Technology | Media | Telecommunications

Saturday, February 13, 2010

Online Video Viewers Continue to Ignore Ads


eMarketer reports that online video viewers became even "less likely" to click on pre-roll ads, or watch them to completion over the course of 2009, according to the analysis of video ad network YuMe.

Between 2009 Q1 and Q4, click-through rates trended steadily downward -- from 1.88 to 0.74 percent. Completion rates dropped as well, to 66.3 percent in Q4.

Broken down by length of pre-roll, there was a trade-off. While completion rates were higher for 15-second videos than for 30-second spots, the longer ads received more click-throughs.

Additionally, view-to-completion rates fell throughout 2009 for both types of video advertising, but rates for the shorter ads dropped more dramatically over the period. Average click-through rates for the year were almost doubled on longer videos, at 1.5 percent for 30-second ads -- versus 0.8 percent for 15-second pre-rolls.

YuMe found that video ads targeted to children and teens ages 6 to 14 had the highest video ad click-through rate, at 3.5 percent -- but the lowest rate of viewing to completion. It was the ads targeted at the oldest users (over 35) that were most likely to be watched to the end, at a rate of 77.4 percent.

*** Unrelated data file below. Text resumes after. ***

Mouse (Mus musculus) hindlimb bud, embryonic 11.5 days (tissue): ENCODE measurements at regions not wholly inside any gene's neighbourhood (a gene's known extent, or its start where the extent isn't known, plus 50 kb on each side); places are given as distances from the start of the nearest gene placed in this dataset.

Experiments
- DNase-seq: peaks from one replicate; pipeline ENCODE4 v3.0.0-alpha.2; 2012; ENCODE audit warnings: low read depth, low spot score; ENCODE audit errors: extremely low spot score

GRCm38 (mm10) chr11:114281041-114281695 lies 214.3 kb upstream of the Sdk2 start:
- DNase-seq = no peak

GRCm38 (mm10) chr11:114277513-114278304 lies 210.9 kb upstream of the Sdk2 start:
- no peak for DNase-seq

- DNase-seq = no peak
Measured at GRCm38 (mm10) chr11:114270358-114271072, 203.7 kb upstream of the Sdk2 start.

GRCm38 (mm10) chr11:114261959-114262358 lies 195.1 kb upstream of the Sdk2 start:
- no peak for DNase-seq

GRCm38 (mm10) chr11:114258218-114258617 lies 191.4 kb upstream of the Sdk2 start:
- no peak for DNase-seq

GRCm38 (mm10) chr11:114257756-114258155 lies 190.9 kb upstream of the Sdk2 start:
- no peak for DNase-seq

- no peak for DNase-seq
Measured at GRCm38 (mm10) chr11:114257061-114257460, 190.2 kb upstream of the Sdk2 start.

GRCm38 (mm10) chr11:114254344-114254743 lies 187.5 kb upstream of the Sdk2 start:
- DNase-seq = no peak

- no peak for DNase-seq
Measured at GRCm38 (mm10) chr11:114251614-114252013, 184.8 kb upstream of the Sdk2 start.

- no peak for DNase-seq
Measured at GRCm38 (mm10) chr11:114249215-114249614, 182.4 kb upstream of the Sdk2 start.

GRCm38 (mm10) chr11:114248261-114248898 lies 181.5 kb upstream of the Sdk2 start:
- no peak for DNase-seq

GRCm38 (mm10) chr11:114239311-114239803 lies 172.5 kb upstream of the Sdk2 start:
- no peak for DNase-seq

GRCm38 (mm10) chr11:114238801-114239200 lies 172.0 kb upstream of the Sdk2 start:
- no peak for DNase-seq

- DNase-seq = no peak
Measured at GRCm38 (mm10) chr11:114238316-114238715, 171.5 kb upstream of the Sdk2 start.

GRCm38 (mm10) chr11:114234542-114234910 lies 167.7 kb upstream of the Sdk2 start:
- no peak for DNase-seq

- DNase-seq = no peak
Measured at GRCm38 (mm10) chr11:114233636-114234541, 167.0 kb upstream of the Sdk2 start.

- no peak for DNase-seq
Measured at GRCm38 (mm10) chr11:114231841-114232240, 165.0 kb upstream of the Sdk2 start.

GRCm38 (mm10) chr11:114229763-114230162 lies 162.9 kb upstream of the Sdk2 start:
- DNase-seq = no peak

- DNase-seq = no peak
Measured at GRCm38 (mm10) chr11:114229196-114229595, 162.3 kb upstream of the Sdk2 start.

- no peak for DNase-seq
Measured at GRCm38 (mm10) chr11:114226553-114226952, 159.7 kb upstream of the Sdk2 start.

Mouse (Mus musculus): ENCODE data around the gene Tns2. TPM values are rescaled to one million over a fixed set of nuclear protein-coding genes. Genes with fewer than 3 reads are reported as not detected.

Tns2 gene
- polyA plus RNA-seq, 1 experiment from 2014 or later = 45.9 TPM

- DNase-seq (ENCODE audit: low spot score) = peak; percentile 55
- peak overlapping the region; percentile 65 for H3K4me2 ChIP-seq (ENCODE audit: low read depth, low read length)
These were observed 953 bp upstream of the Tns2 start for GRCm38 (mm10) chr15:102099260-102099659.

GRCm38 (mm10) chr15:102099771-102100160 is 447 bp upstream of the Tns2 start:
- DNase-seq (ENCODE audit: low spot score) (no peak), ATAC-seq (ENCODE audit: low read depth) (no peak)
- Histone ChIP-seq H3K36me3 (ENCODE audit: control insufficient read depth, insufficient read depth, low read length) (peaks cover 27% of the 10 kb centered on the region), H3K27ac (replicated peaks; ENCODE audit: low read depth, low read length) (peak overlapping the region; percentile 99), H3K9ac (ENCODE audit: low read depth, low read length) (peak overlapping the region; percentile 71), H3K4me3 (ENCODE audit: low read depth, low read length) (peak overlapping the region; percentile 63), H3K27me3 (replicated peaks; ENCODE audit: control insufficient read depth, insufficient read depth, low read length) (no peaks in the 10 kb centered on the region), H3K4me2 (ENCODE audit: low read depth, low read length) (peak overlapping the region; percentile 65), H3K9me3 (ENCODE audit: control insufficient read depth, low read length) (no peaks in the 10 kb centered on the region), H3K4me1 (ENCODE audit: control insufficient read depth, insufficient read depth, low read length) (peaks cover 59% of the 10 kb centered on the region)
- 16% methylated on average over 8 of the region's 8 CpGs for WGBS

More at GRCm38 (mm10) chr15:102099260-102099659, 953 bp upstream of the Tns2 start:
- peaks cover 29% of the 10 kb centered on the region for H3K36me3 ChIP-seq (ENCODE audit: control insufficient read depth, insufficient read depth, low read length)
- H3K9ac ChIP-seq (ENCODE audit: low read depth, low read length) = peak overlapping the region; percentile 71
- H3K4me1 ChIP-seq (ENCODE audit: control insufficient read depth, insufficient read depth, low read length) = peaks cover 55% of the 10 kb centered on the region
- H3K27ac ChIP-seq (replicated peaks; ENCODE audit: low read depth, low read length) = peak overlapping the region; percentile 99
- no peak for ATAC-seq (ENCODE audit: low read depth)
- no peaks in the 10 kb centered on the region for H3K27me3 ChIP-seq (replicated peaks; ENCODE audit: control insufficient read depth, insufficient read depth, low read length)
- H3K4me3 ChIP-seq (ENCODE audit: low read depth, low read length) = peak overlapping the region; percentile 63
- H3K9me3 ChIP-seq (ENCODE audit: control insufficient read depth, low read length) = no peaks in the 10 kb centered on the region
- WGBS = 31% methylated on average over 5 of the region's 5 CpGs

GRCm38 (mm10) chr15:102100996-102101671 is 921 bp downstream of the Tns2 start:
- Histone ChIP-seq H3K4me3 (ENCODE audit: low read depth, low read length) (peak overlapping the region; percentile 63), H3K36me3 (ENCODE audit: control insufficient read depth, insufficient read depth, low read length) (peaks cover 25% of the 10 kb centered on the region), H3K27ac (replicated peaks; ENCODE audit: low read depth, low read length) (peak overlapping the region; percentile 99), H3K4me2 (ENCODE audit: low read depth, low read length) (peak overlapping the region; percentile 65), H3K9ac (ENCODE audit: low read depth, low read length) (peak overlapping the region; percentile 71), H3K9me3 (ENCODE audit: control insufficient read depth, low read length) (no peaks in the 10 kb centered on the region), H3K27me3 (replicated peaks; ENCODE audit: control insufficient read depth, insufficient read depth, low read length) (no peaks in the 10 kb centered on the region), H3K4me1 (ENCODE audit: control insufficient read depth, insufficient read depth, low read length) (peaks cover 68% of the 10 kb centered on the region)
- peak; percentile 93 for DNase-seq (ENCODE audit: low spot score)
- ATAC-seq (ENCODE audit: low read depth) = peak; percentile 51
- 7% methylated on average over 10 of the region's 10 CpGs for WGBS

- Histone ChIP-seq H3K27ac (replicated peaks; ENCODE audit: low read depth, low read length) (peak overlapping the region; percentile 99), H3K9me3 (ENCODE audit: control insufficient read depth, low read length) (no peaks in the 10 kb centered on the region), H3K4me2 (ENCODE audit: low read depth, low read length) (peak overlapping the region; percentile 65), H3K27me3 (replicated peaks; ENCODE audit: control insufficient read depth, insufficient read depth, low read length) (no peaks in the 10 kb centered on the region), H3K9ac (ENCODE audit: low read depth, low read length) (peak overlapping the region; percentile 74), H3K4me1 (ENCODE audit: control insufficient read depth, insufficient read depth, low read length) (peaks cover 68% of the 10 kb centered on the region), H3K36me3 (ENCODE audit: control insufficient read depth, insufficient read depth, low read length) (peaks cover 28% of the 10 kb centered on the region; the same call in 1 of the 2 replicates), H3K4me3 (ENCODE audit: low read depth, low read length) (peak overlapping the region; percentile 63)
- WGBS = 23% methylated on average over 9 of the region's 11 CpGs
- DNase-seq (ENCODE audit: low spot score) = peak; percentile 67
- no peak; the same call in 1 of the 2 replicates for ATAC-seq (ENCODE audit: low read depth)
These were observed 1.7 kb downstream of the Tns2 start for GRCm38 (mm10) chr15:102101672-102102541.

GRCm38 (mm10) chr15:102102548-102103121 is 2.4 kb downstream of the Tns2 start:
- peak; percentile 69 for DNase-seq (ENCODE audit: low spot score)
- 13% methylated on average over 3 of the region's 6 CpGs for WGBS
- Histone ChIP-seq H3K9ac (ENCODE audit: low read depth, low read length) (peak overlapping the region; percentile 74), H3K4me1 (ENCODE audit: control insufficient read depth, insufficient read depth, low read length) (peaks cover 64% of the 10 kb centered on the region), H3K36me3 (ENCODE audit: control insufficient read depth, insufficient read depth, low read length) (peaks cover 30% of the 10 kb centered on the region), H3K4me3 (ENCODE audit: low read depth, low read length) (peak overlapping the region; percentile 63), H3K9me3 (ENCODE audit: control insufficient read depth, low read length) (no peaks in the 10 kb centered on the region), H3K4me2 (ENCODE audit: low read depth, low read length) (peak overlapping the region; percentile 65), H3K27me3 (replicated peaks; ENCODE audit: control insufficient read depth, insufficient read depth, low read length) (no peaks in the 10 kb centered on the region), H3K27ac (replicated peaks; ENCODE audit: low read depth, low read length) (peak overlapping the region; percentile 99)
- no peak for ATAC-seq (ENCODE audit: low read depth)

Online video analytics and distribution company TubeMogul reported somewhat higher completion rates for 10- to 30-second pre-roll ads appearing before short-form video clips. Nearly 16 percent of viewers clicked away rather than watch the ad to completion.

Rates were worse at magazine and newspaper sites, with nearly one-quarter of viewers abandoning the video, while just 10.9 percent clicked away from pre-rolls in front of video from large broadcasters.

Earlier research has shown that in addition to location and industry, video ad size and creative have a significant effect on success metrics -- relatively speaking, that is.

Meaning, the most "significant effect" of online video advertising is the apparent confirmation that shifting a poorly performing approach to marketing from one medium (Television) to a new medium (Online) doesn't change the response rate -- the vast majority of people tend to ignore the interruptions.